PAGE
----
“We’ve seen the wide-ranging impact Building Healthy Communities has had on Michigan schools and children,” said Ken Hayward, vice president and special assistant to the president for Community Relations at Blue Cross. “Reaching over a half-million students since BHC began is a not only a massive milestone in itself, but also most importantly we’re proud to be leading children on a path of building healthier lives. Our work continues in ensuring all Michigan schools have this opportunity to create cultures of wellness within their local communities.”
Building Healthy Communities empowers schools with curriculum, resources and support to help teach students healthy behaviors for life.
“United Dairy Industry of Michigan and Michigan Dairy Farmers are excited to be part of a program that demonstrates a life-changing impact on student well-being both in and out of the classroom. Providing resources like nutrition education, equipment, and fun, engaging ways to access to healthy foods, such as milk and yogurt in a smoothie, is something we take great pride in,” said Brianna Henton, health & wellness director at United Dairy Industry of Michigan. “John A. Bozymowski Center showcases the full circle impact on how a well-rounded program led by passionate school staff can help drive towards a healthier school environment.”
Program in action
The smoothie resource from Building Healthy Communities offers a way for every student at the John A. Bozymowski Center Secondary Autism Program to be able to practice lessons learned from classroom nutrition education. Some students at the school have feeding and eating needs and challenges. Thomas said some students have sensory needs and preferences as well. Consuming a whole apple, for example, may be a challenge, and some students may need sliced apples, others may need applesauce and others may need apple juice, Thomas said. Smoothies offer a universally accessible way to experience fresh produce.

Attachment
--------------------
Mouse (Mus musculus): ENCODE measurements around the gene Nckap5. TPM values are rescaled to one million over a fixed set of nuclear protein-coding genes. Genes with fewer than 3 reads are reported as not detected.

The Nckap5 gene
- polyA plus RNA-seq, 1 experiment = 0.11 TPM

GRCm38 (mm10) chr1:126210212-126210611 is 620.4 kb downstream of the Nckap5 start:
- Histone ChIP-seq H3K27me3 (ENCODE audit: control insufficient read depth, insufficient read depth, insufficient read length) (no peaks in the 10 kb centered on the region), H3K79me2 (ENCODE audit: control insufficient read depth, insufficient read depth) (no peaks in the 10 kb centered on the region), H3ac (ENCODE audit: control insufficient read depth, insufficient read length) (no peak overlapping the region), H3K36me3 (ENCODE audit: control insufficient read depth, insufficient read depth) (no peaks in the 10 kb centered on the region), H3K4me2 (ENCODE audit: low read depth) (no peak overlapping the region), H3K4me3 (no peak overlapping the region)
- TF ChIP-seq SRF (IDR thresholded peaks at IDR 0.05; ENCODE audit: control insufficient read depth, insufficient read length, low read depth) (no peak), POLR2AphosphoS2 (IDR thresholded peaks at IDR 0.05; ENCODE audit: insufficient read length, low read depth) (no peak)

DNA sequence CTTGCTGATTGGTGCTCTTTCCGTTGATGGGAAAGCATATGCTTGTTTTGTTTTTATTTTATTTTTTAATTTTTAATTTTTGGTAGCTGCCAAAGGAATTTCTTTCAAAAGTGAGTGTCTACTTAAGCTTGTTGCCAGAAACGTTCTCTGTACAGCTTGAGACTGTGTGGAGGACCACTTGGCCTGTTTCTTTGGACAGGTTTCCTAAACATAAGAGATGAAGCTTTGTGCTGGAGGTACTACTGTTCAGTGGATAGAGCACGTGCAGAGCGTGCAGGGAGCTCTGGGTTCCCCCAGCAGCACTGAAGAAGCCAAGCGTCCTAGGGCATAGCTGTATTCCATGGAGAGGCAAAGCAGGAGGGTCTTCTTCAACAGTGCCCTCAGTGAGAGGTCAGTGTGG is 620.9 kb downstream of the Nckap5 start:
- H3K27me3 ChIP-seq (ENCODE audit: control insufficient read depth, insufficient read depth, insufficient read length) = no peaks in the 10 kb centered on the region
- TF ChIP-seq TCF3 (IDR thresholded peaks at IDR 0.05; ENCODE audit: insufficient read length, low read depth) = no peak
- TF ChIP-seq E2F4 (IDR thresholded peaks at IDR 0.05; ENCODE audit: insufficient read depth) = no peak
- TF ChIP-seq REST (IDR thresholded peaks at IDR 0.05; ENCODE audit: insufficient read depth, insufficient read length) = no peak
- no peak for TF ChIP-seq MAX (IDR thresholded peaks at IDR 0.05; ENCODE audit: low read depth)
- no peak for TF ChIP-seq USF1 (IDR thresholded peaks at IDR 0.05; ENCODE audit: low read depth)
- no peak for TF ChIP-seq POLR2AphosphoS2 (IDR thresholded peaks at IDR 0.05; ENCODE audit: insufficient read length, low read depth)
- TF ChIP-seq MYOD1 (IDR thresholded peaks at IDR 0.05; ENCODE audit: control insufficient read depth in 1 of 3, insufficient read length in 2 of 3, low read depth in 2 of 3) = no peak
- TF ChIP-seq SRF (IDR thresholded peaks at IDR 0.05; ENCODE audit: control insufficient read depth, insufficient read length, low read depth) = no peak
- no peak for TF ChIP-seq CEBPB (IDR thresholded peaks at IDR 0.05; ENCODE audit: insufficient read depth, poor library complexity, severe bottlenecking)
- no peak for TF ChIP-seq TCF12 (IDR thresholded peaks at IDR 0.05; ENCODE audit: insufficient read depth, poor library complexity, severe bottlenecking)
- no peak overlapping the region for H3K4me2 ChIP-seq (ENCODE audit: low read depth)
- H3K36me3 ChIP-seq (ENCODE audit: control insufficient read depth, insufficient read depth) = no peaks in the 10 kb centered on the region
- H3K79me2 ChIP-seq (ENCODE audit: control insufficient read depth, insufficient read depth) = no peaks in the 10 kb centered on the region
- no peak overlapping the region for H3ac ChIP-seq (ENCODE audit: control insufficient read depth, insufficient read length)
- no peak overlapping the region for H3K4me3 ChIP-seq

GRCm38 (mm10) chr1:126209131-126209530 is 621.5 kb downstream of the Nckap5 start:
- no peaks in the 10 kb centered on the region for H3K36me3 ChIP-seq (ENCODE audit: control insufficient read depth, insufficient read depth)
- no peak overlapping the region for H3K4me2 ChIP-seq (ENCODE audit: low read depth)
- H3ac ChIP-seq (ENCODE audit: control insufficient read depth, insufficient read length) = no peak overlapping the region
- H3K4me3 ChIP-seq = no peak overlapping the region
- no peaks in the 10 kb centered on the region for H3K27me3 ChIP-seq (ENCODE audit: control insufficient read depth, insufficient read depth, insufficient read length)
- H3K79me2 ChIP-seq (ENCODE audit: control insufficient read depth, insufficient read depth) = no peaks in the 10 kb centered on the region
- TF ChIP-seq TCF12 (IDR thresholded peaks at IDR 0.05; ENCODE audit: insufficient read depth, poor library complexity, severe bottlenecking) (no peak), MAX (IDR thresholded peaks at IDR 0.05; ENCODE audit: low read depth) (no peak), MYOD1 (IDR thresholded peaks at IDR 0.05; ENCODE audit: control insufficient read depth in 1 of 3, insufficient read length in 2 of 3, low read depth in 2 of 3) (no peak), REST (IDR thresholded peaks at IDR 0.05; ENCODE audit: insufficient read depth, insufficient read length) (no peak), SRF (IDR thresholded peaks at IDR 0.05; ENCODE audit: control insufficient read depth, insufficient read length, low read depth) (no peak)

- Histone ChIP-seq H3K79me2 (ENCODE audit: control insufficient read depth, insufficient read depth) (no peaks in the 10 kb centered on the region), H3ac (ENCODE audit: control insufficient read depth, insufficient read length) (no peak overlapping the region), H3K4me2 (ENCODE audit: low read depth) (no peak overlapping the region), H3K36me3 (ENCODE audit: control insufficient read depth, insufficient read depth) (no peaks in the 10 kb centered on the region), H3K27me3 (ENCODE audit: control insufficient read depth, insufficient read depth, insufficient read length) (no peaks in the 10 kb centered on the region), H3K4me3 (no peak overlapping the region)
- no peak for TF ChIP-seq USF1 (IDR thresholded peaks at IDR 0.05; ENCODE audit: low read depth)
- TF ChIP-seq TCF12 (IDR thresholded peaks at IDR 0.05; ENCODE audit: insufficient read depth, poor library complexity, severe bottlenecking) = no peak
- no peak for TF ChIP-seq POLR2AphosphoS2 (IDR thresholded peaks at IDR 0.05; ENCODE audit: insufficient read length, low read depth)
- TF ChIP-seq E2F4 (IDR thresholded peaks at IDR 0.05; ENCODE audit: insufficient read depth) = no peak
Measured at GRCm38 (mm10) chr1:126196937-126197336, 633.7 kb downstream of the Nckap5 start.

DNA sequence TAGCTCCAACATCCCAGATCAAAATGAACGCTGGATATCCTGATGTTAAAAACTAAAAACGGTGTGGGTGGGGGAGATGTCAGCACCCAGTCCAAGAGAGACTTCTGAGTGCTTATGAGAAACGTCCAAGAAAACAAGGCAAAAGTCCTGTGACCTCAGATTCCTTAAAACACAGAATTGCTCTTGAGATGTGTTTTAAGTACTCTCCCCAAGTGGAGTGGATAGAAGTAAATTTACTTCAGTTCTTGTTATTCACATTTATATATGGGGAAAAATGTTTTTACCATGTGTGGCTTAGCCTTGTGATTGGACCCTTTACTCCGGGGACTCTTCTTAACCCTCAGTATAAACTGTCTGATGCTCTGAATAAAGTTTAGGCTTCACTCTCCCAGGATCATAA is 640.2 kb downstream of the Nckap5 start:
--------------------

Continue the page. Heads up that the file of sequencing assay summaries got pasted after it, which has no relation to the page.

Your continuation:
“Once we started implementing and tying nutrition education with taste testing, it’s made a large difference in the consumption of fresh fruits, vegetables and dairy – as well as the expanded offerings,” Thomas said. “A lot of our students don’t get exposed to the types of things that we are able to expose them to.”
Since smoothies are popular outside of school with youth, school food service departments can capitalize on this trend by providing students with a well-balanced, nutritious meal option that can meet a variety of taste preferences.
“It’s wonderful because they actually choose it and take it – and they’re having a better meal experience,” Thomas said.
Offering school meals that students enjoy eating is incredibly important, Thomas said. Breakfast is designed to account for 25% of a student’s daily nutritional intake, and lunch is designed to provide up to 1/3 of the daily intake.
“We have up to 75% of dietary allowance that we’re responsible for at school – and we take that responsibility seriously,” Thomas said. “Building Healthy Communities is such an amazingly good program. I’m very grateful for the community partners we’ve developed over the years.”
Resources to support school meals and nutrition education are just one part of the offerings to schools in Michigan through the Building Healthy Communities program. The program is now taking applications for the 2023-24 school year. All public, charter and private nonprofit schools in the state are encouraged to review the full program descriptions and eligibility information at www.bcbsm.com/buildhealth.
Photo credits: Courtesy of Macomb ISD